Serum-neutralizing antibody titers correlate strongly with protection against SHIV infection

MADRID, SPAIN – OCTOBER 24, 2018

Results from a meta-analysis combining information from a variety of nonhuman primate SHIV (simian/human immunodeficiency virus) challenge studies suggest that the concentration of neutralizing HIV antibodies in the bloodstream correlates strongly to protection against SHIV infection. The data analyzed originated from 12 published and 5 unpublished SHIV challenge studies spanning 2010–2017, which focused on seven SHIV strains and 16 broadly neutralizing monoclonal antibodies (bnAbs) targeting five envelope epitope regions. In each challenge study, primates were infused with a single bnAb to neutralize SHIV.

Researchers used data from the previous SHIV studies to estimate the dilution level of antibody at which 50% of SHIV would be neutralized, i.e. the serum 50 percent neutralization titer or inhibitory dilution (ID50). Across all experimental factors, including epitope category, challenge virus, dose and sex, administering a serum-neutralizing ID50 titer strongly correlated with protection against SHIV infection. For every ten-fold increase in ID50 titer, the study authors found around 95 percent reduction in the odds of SHIV infection, suggesting that the measurement of serum neutralizing titers is a key factor in bnAb clinical efficacy trials and in evaluation of vaccines designed to elicit neutralizing antibodies.

“Characterizing the relationship between neutralizing antibody titers and the level of protection in nonhuman primate challenge studies will be helpful in understanding and predicting the efficacy of bnAbs in human trials. Our analyses suggest that serum-neutralizing antibody titers are strong correlates of protection against SHIV infection,” said Ying Huang, Ph.D., associate member in the Vaccine and Infectious Disease Division at Fred Hutchinson Cancer Research Center.

The study was a collaboration between Fred Hutchinson Cancer Research Center, the Vaccine Research Center of the NIH and the Scripps Center for HIV/AIDS Immunology and Immunogen Discovery (CHAVI-ID). “The neutralizing antibody titers that Ying has determined are also important to give us an estimate of what we are shooting for from an HIV vaccine,” commented Dennis Burton, Director of CHAVI-ID.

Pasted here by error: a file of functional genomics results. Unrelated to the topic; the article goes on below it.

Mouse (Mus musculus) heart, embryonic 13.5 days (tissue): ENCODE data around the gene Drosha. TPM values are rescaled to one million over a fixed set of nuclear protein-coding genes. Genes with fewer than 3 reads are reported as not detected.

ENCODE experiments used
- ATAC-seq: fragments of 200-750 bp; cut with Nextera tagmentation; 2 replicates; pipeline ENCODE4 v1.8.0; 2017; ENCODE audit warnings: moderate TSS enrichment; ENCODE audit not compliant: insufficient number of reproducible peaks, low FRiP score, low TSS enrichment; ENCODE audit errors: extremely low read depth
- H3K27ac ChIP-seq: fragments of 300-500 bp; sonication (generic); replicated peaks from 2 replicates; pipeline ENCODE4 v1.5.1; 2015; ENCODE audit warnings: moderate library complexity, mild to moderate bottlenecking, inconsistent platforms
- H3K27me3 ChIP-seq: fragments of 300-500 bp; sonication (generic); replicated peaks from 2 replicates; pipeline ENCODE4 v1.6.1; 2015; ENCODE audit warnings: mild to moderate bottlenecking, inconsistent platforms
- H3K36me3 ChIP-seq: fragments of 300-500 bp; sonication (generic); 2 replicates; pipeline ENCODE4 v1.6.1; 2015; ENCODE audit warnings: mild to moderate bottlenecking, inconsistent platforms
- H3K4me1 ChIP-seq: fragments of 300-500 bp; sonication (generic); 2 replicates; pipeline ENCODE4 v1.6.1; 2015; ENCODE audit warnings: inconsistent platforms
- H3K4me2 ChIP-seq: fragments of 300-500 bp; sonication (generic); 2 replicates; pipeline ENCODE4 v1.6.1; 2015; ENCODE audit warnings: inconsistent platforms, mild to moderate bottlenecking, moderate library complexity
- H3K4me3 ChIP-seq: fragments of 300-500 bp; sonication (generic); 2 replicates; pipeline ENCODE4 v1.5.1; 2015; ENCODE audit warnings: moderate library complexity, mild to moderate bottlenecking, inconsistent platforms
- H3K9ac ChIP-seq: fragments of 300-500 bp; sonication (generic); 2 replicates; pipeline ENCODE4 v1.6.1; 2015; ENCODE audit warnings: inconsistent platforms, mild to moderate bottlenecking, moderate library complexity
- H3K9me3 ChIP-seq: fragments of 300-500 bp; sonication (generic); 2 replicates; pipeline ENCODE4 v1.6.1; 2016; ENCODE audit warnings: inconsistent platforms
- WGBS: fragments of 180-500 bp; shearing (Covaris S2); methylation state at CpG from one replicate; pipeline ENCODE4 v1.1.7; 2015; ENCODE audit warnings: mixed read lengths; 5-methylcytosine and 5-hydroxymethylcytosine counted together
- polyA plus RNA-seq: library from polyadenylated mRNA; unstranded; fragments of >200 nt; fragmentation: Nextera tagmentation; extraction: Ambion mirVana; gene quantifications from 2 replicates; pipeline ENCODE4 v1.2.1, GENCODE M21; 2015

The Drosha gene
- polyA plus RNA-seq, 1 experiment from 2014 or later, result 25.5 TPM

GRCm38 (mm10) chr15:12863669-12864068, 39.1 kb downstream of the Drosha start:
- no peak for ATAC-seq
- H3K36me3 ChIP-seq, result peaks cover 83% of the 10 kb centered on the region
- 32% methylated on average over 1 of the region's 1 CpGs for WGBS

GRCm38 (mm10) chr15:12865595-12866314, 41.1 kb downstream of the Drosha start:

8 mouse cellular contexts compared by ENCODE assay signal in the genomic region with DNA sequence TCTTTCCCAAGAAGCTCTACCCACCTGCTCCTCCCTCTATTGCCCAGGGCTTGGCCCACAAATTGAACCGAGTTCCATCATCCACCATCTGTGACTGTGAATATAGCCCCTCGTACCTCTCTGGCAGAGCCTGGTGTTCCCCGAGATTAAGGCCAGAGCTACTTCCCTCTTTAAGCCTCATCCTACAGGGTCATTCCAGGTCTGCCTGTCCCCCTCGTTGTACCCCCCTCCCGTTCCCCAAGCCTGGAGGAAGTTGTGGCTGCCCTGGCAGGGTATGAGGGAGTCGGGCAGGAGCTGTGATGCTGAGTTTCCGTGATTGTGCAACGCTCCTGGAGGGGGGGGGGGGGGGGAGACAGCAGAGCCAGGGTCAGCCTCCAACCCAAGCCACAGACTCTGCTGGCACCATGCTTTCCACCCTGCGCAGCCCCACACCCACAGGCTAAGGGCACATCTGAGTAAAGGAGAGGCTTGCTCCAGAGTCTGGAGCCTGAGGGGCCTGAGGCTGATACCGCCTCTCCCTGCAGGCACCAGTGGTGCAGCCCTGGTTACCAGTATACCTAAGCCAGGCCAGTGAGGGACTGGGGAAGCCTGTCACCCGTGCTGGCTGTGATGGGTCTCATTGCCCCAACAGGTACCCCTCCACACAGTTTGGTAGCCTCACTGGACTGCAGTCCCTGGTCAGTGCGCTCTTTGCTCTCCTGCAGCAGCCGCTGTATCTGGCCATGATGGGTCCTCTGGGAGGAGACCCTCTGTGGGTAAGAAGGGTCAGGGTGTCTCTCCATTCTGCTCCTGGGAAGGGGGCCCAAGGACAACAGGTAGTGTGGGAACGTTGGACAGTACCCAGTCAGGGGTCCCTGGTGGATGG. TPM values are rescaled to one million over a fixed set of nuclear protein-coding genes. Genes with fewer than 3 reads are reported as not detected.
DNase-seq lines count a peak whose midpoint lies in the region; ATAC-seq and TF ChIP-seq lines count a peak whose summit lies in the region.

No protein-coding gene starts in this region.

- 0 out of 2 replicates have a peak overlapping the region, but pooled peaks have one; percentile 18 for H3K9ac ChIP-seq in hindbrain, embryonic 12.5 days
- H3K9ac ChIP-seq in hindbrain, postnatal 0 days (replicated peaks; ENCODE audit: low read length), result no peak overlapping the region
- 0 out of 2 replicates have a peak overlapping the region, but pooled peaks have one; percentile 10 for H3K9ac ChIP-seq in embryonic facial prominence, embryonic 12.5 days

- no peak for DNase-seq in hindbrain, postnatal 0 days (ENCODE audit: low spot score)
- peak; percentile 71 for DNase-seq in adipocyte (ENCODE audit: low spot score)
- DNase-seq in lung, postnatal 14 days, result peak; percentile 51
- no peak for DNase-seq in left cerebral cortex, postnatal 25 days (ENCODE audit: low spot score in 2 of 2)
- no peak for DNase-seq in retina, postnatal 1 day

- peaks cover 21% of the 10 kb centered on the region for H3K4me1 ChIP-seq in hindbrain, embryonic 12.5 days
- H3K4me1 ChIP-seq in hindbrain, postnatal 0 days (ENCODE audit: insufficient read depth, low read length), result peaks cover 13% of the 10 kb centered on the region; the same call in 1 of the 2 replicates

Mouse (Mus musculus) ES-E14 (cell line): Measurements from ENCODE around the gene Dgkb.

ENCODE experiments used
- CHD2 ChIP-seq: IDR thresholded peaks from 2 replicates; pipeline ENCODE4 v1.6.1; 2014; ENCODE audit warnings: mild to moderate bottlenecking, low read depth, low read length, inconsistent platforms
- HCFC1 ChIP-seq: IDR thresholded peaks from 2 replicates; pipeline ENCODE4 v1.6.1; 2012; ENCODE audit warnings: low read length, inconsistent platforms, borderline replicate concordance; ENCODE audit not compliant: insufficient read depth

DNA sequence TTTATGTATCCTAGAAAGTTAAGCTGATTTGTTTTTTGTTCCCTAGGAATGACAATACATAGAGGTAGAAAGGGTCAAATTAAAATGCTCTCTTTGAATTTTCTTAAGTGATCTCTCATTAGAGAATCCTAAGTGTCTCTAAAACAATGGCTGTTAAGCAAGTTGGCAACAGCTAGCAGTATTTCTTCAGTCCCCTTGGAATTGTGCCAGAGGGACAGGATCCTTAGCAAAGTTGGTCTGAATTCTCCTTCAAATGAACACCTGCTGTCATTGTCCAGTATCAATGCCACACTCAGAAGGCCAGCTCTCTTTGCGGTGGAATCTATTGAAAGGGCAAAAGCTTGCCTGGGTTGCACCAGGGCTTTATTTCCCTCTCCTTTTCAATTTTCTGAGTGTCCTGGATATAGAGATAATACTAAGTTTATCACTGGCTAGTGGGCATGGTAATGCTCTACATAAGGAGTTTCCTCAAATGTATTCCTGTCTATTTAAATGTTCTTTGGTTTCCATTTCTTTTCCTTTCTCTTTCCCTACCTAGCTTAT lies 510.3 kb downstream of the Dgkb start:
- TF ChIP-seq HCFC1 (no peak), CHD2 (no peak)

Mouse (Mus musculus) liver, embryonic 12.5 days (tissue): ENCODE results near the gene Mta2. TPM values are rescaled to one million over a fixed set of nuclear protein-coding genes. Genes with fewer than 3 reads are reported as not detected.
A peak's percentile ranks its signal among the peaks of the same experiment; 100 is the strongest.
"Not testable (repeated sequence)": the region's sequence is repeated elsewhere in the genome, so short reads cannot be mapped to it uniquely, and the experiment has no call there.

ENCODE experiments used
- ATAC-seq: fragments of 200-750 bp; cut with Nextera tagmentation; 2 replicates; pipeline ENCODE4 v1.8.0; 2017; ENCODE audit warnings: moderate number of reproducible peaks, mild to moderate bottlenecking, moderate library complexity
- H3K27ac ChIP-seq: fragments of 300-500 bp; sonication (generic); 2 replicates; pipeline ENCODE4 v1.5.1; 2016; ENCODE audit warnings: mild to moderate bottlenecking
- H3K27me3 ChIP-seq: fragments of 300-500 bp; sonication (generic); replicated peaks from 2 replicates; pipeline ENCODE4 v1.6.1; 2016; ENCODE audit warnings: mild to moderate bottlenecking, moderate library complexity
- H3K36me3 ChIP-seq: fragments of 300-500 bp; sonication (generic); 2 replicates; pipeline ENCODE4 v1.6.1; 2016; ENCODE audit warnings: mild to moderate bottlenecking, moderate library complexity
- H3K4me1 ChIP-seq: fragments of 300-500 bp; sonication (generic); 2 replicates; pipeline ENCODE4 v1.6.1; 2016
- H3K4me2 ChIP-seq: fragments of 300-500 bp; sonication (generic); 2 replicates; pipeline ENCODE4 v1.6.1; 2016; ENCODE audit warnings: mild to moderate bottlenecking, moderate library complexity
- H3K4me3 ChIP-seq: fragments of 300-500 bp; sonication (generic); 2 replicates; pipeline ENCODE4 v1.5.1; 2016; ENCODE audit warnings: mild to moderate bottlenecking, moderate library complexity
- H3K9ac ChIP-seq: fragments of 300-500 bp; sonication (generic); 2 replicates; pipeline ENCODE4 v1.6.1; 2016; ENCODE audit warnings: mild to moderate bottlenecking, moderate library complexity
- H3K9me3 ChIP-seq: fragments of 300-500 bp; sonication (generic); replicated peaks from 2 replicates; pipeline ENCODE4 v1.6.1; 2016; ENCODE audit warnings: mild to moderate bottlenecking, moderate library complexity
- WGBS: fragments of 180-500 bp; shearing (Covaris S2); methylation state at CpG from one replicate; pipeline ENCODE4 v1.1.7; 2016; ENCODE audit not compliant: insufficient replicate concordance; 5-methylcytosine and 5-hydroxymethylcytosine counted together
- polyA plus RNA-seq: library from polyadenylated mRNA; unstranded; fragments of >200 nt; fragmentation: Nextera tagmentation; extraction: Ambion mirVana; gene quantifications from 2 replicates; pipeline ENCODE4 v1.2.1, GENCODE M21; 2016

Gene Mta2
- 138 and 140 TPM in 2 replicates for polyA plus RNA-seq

Importance of the meta-analysis results to the Antibody Mediated Prevention (AMP) studies
VRC01, an antibody initially identified in an individual infected with HIV for over 10 years but who had never developed AIDS, has been shown to block over 90 percent of tested HIV strains, and was advanced to trials in humans. The AMP studies, which commenced in 2016, aim to assess VRC01’s ability to prevent HIV by comparing HIV infection rates in 4,600 volunteers at high risk of acquiring HIV infection, who receive varying amounts of VRC01 or a placebo. The meta-analysis results reaffirm the importance of analyzing the measurement of serum-neutralizing titers against HIV.

Though much remains to be accomplished in the field of HIV vaccine research, HVTN researchers are making bold strides in their pursuit to find a safe and effective HIV vaccine.

We are on a scientific journey to find a safe and effective HIV vaccine to prevent new HIV infections in the future
An estimated 35 million lives have been lost since the HIV/AIDS pandemic began more than three decades ago.  The World Health Organization (WHO) estimated that 37.6 million people were living with HIV in 2016, and 1.8 million new infections were documented in the same year. There are an estimated 5,000 new HIV infections daily around the world.  Key populations at risk of acquiring HIV, irrespective of epidemic type or local context, include men who have sex with men, people in prisons and other closed settings, sex workers and their clients, transgender people and people who inject drugs.

The HVTN is the world’s largest publicly funded collaboration facilitating the development of vaccines to prevent HIV/AIDS and has together with global partners demonstrated significant scientific progress in pursuit of an effective HIV vaccine.  Through an inclusive strategy, and by forging in-country relationships on four continents at 44 clinical trial sites, the network, headquartered at the Fred Hutchinson Cancer Research Center, works collaboratively with global communities and partners in the search for an effective HIV vaccine.  Primarily funded by the National Institute of Allergy and Infectious Diseases (NIAID) of the National Institutes of Health (NIH), the network currently manages 18 active clinical trials of which three are large-scale in-human efficacy trials.


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About Fred Hutchinson Cancer Research Center
At Fred Hutchinson Cancer Research Center, home to three Nobel laureates, interdisciplinary teams of world-renowned scientists seek new and innovative ways to prevent, diagnose and treat cancer, HIV/AIDS and other life-threatening diseases. Fred Hutch’s pioneering work in bone marrow transplantation led to the development of immunotherapy, which harnesses the power of the immune system to treat cancer. An independent, nonprofit research institute based in Seattle, Fred Hutch houses the nation’s first National Cancer Institute-funded cancer prevention research program, as well as the clinical coordinating center of the Women’s Health Initiative and the international headquarters of the HIV Vaccine Trials Network.

 

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